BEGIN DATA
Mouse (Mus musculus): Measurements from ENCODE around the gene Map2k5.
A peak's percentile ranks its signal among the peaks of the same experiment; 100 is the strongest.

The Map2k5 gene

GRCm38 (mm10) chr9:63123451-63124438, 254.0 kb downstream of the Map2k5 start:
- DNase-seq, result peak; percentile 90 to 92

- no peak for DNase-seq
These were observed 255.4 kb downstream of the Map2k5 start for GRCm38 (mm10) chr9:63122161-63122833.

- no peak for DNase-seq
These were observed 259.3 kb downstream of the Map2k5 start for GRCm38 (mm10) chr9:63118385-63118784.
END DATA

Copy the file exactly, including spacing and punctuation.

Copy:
Mouse (Mus musculus): Measurements from ENCODE around the gene Map2k5.
A peak's percentile ranks its signal among the peaks of the same experiment; 100 is the strongest.

The Map2k5 gene

GRCm38 (mm10) chr9:63123451-63124438, 254.0 kb downstream of the Map2k5 start:
- DNase-seq, result peak; percentile 90 to 92

- no peak for DNase-seq
These were observed 255.4 kb downstream of the Map2k5 start for GRCm38 (mm10) chr9:63122161-63122833.

- no peak for DNase-seq
These were observed 259.3 kb downstream of the Map2k5 start for GRCm38 (mm10) chr9:63118385-63118784.